When I landed in Port Angeles it was raining. I had forgotten how much it rained where my father lived. I shouldn't have been surprised; he lived on the Olympic Peninsula after all. I saw him waiting for me right our side my gate. I smiled at him, not paying any attention to where I was going, and tripped right into his arms. He grinned.
"Hey Bells. You haven't changed a bit."
"Thanks dad." I muttered.
We didn't talk much as we got my luggage and headed back to his home. I didn't have much luggage with me and it all fit in the trunk of his cruiser. Charlie was the chief of police in Forks. I had tried to pack for cold weather. It was hard. Phoenix was not a cold place. Before I left, my mother had bought me some sweaters to help. I needed a few more items, but they could wait.
"How are you?" He asked conversationally. Questions like this always seemed loaded somehow. Do I say fine to make him happy, or tell the truth—that I am beyond exhausted?
"I'm ok." I answered, deciding not to go into details.
"I found a car for you…well truck."
"You didn't have to do that. I was going to look once I got in town."
"It's no big deal. I just wanted you to have a way to get around once you got here."
"You didn't but it already did you?" I asked. I had brought my own money to buy a car. It wasn't a lot, but enough for something dependable. I didn't really need anything that would last too long. It was enough of a burden just having me live with him; I didn't want to inconvenience him anymore than I already was.
"It wasn't that much. I got it from a friend. It's not the youngest thing in the world. It's dependable, and will get you where you need to go." He shrugged.
"Thanks dad, but you really didn't have to. I had money."
"I wanted to." He insisted.
He grunted once in reply, uncomfortable with being thanked. We remained quiet the rest of the trip home. As we pulled into the driveway I got my first glimpse of the truck Charlie had bought for me. It was older than dirt, but it had character. It was a red Chevy, and looked indestructible. It was simply perfect.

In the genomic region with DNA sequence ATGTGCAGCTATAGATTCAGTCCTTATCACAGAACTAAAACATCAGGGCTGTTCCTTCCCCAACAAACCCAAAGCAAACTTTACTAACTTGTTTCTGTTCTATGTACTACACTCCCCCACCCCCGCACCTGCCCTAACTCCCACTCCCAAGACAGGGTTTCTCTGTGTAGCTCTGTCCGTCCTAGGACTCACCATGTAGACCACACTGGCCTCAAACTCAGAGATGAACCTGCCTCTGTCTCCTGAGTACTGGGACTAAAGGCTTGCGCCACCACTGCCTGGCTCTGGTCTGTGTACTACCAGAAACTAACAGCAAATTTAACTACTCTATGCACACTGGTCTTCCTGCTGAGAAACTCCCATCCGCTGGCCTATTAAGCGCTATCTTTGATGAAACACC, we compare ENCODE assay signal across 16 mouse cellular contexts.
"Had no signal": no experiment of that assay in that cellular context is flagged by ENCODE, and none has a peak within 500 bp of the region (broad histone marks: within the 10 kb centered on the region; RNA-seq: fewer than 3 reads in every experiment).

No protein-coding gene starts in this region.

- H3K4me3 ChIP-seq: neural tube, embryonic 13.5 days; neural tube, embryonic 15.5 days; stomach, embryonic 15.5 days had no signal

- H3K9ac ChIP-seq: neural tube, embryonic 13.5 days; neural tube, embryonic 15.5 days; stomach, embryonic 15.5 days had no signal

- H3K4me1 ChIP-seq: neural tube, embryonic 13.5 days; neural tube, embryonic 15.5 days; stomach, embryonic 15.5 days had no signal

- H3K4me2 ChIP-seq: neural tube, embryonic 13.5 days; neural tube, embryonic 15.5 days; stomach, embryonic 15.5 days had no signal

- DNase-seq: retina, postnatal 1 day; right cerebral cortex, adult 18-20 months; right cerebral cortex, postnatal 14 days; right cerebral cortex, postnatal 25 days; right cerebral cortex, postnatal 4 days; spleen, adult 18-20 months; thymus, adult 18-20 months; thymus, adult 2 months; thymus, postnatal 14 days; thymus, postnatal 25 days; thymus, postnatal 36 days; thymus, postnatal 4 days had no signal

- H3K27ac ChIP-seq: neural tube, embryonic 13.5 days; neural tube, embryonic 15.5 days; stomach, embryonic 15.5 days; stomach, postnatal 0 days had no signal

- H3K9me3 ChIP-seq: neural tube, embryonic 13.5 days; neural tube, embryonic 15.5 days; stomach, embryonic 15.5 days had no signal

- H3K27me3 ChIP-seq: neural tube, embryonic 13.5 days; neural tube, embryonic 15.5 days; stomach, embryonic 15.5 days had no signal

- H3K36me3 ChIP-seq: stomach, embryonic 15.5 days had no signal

"Thanks dad." I said again. "It's great." I reached over and gave him a quick hug.
"Well…I'm glad you like it." He mumbled as he got out of the cruiser and retrieved my bags from the trunk.
Charlie brought my bags up to my room and left me alone to unpack. I was thankful for the time alone. I was truly beyond tired and needed a nap. As I walked to my bed I took in the space that had once been mine as a very small child. Not much had changed. The same rocking chair stood by my window. The walls were light blue, and the same-yellowed lace curtains hung from the window. I shuffled along the wooden floor to my bed and collapsed.
I could un-pack later.
I could smell something cooking as I slowly started to wake. I looked around to find that it was now dark outside. I must have been asleep for a few hours. I still felt tired, but I knew I needed to get up and eat. School was tomorrow and I needed to keep up my strength.
"Hi." I answered as I joined Charlie in the kitchen. He had made eggs and bacon for dinner. I sat down at the small table rubbing the sleep from my eyes. I felt bad sitting back and allowing Charlie to serve me, but I was still very tired.
We ate in silence. Charlie, nor I, was much for talking. We were good companions in that way. We didn't mind being quiet. Charlie finished his dinner quickly and cleaned his plate. There was a game on that he wanted to catch. I finished alone in the kitchen; cleaning up once I was done.
I said a quiet good night to Charlie and made my way upstairs. I grabbed my toiletries from my room and entered the one small bathroom Charlie and I had to share. I wasn't too keen on sharing, but there wasn't much I could do about it. I let the hot water run over my body as it relaxed me.
I was nervous about tomorrow. I was starting right in the middle of the school year. I wanted the kids to accept me, but I didn't want to get too close. That wouldn't be fair. As I finished toweling off I made my way back to my room, and changed into my pajamas. I once again collapsed onto my bed; feeling exhausted once more. This was one of the many things I hated about being sick—I seemed to always be tired.